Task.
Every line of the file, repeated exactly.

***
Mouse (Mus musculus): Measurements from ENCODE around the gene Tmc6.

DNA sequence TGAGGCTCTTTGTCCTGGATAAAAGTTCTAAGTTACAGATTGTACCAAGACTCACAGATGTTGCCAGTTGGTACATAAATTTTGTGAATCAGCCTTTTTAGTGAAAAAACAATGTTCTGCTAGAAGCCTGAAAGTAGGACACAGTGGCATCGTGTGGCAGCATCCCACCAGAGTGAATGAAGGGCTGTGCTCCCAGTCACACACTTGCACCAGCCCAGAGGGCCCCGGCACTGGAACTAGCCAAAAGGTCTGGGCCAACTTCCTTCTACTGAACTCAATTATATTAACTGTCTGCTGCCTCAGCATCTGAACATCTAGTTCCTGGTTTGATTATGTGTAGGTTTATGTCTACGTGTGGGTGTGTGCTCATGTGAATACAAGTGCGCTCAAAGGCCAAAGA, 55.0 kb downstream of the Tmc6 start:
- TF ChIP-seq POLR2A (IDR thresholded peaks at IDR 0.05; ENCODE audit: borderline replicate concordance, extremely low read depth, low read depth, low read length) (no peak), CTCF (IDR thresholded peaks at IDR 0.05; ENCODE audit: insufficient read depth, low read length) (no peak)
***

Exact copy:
Mouse (Mus musculus): Measurements from ENCODE around the gene Tmc6.

DNA sequence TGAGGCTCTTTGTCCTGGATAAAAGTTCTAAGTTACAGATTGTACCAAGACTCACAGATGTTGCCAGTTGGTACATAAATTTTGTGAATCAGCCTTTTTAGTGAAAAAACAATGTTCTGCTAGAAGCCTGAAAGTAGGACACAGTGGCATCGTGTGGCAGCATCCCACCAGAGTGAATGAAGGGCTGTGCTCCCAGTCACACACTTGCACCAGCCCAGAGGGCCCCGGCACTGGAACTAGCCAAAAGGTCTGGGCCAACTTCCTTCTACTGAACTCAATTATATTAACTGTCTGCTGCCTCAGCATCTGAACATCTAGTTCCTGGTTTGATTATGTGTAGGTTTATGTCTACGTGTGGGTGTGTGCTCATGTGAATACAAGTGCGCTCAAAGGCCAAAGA, 55.0 kb downstream of the Tmc6 start:
- TF ChIP-seq POLR2A (IDR thresholded peaks at IDR 0.05; ENCODE audit: borderline replicate concordance, extremely low read depth, low read depth, low read length) (no peak), CTCF (IDR thresholded peaks at IDR 0.05; ENCODE audit: insufficient read depth, low read length) (no peak)